Mamma Mia! (Matt Ward Entertainment)
The Star Gold Coast, The Theatre
June 19 – July 11
Forget the red; it was a blue carpet opening for Matt Ward Entertainment’s production of the smash hit musical “Mamma Mia!”, appropriate given the colours of the Greek taverna set at The Star Gold Coast’ The Theatre. The fictional island of Kalokairi setting is where we find Sophie (Madeline Grice) dreaming of a perfect wedding, which includes her father giving her away… if only she knew who he was. Her mother Donna (Jayde Westaby), the former lead singer of the 1970s pop group Donna and the Dynamos, refuses to speak about the past, so Sophie sneaks a peek in Donna’s old diaries to discover three possible fathers: Sam (Sean Mulligan), Bill (Sandro Colarelli) and Harry (James Shaw), all of whom she secretly invites to her wedding. When the three men return to the island two decades after their last visit, they are reunited with Sophie’s single-mother Donna and the heart-warming tale unfolds …. to a soundtrack of ABBA songs.
The show is one of theatre’s biggest success stories and its experience makes it easy to appreciate why. As one of the first in a surge of jukebox musical popularity, it uses of the songs of the Swedish pop group phenomenon to create a light-hearted musical comedy celebration of love, laughter and friendship. The musical numbers provide exposition and character insight, with dialogue segueing naturally into the songs. Indeed, only minor lyric changes are needed to integrate them into the narrative. And the band’s contagiously catchy big hits are well placed to hook the audience, for example when, having just learned that Sophie’s three possible fathers have arrived on the island, Donna distresses away in her bedroom with friends Tanya (Emily Jade O’Keeffe) and Rosie (Leah Howard) who rally her to finally join in with the euphoric and blissfully youthful disco-balled ‘Dancing Queen’.
A brilliant band under the musical direction of Kuki Tipoki brings vitality to the ABBA tunes and it is wonderful to get glimpses of the musicians in action at the rear of the stage, especially when the set is opened up for Sophie’s wedding to Sky (Lakota Johnson). While differing vocal talents are showcased, there is no faulting Westaby as the free spirited mother of the bride-to-be. In a flawless performance she not only gives Donna the usual stoicism, but also panicked nervousness and tender vulnerability in reconnection with her former flames. And the accomplishment of her vocals is incredible. The command of her delivery of the melancholic power ballad ‘The Winner Takes It All’ after a bitter confrontation with Sam, in which she tells of how he broke her heart, is an absolute goosebumpy highlight, adding emotional depth to what could easily have been just a production line of bubble-gum pop numbers.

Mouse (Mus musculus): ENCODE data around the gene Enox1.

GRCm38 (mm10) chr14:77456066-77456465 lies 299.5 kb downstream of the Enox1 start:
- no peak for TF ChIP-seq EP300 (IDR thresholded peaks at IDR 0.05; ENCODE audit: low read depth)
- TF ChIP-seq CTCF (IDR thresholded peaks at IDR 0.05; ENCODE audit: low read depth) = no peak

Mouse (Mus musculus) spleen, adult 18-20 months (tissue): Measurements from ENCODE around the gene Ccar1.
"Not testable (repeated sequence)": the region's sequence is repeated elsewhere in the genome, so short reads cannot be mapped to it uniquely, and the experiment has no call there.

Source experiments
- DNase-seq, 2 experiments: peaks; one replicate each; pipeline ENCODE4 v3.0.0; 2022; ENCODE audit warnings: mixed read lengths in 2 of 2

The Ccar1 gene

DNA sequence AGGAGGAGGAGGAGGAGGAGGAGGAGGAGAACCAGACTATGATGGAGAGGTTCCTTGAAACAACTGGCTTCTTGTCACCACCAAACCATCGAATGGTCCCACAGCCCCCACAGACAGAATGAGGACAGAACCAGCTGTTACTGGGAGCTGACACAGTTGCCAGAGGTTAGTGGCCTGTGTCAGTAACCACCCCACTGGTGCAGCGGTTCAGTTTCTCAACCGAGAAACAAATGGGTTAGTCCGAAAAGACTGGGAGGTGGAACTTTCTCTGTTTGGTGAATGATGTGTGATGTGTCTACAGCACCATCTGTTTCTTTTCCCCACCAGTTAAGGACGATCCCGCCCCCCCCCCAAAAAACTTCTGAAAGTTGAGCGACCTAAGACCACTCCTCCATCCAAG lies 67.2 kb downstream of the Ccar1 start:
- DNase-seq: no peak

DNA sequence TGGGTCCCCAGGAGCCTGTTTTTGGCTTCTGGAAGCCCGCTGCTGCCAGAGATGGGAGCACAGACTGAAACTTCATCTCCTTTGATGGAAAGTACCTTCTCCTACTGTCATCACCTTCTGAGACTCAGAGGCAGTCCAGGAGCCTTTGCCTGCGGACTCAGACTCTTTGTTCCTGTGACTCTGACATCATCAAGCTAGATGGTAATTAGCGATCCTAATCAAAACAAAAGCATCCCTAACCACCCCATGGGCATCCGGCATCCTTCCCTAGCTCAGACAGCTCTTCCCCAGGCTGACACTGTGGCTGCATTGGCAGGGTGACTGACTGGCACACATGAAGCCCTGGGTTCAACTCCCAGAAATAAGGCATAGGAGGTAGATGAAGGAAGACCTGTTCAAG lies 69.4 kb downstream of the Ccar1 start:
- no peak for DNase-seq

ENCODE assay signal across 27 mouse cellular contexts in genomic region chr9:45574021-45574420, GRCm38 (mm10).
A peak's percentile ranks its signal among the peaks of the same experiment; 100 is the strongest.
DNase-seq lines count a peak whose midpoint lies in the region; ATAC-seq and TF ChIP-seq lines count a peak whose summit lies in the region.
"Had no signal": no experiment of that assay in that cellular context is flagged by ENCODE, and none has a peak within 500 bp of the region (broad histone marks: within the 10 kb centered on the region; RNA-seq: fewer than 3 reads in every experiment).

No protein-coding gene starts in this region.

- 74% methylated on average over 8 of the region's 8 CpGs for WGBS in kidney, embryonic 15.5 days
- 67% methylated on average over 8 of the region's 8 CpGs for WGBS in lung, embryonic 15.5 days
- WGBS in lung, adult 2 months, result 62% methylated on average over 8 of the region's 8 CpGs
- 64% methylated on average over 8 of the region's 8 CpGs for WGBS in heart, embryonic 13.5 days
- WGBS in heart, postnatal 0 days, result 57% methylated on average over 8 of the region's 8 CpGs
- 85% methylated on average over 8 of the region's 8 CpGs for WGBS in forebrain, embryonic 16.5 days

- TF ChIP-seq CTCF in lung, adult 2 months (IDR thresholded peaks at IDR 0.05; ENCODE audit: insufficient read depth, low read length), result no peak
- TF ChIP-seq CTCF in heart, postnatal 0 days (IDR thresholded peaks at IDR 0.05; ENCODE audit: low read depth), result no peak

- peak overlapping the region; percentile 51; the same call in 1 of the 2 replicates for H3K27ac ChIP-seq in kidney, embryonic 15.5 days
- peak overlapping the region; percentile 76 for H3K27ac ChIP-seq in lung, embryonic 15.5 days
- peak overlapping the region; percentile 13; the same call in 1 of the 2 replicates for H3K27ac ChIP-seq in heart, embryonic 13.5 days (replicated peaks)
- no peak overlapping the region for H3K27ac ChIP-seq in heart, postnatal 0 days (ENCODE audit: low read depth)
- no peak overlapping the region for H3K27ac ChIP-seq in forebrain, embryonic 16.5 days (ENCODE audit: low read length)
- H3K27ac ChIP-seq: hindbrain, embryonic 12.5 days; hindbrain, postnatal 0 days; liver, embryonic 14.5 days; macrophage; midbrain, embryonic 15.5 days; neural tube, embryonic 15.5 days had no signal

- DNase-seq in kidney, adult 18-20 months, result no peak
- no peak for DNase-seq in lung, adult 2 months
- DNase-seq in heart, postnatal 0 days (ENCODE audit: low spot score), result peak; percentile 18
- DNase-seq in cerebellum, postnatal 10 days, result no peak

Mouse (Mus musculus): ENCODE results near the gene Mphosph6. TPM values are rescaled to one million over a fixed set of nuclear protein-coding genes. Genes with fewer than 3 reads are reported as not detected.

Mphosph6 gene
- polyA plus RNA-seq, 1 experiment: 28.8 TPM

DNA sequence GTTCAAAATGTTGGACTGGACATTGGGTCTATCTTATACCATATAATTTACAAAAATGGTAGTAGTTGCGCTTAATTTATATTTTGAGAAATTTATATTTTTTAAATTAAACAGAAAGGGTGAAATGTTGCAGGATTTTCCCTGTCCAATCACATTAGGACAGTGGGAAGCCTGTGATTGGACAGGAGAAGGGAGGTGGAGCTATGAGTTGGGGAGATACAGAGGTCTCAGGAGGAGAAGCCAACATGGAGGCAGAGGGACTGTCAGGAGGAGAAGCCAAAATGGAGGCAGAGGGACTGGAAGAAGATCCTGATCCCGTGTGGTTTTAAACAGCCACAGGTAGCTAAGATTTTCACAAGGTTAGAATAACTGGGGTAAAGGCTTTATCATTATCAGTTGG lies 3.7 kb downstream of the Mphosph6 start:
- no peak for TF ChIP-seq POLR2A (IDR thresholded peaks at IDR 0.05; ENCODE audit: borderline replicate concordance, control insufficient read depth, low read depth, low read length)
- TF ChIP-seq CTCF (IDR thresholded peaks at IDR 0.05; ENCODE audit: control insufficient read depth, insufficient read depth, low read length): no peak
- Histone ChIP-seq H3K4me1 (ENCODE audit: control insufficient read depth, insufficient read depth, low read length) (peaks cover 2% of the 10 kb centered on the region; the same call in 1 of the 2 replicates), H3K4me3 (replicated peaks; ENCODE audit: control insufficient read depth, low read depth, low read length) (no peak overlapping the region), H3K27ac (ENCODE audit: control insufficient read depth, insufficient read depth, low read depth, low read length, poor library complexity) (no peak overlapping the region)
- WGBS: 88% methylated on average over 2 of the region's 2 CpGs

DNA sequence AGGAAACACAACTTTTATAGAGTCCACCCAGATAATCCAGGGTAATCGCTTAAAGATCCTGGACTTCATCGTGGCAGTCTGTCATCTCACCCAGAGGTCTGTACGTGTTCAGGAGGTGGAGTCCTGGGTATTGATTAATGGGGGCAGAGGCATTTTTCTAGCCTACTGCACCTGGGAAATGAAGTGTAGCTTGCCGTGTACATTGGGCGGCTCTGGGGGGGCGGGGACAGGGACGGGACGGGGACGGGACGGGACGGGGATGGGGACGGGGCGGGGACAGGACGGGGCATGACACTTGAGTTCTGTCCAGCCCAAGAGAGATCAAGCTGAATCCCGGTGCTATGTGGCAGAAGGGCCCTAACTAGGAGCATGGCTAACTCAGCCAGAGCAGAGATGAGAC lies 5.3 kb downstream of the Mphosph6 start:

The magic is also evident in Westaby’s ‘SOS’ duet with Muligan, in which they both of them wish they could go back to the start. Westaby is a fine performer himself, as seen in Sam’s attempt to give Sophie some fatherly advice by describing his failed marriage in ‘Knowing Me, Knowing You’. And as the good and proper but fastidious Harry, Shaw, bring a nice intimacy to Donna and Harry’s nostalgic ‘One Last Summer’ reminiscence of their long-ago fling. Meanwhile, at the more upbeat end, a sassy, flirty ‘Does Your Mother Know’, during which the thrice divorced and now affluent Tanya rebuffs the advances of the much younger tavern worker Pepper (DonAlex Vilitama) and Act One’s closing disco-esque dance number ‘Voulez Vous’ are infectiously high in energy.
Joseph Simons’s impressive choreography takes advantage of the large stage space to enliven every number. When the girl group trio catch up about their lives in ‘Money, Money, Money’ casino themes and motifs and evident in movement as much as props and the similar ensemble number ‘Lay All Your Love On Me’ in which Sky tells Sophie he will be the only man she ever needs, flips the fun up a notch (#literally) with a crowd-favourite routine. And while after interval’s ‘Under Attack’ still jars with the feel of the rest of the show, its use of blocked shadowy en masse dancer movement to represent Sophie’s nightmare of all three of her possible fathers fighting for the right to walk her down the aisle, creates a considered contrast with the numbers that follow.
Given that this “Mamma Mia!” was originally scheduled for July 2020, the production comes with much expectation and it certainly proves itself worthy of the wait. The super trouper musical is tremendously energetic, but also emotionally moving and full of fun, meaning that when its curtain calls of ‘Dancing Queen’ and ‘Waterloo’, ensue, audience members are jumping to their feet, not just be in ovation but in pure joy at its treat.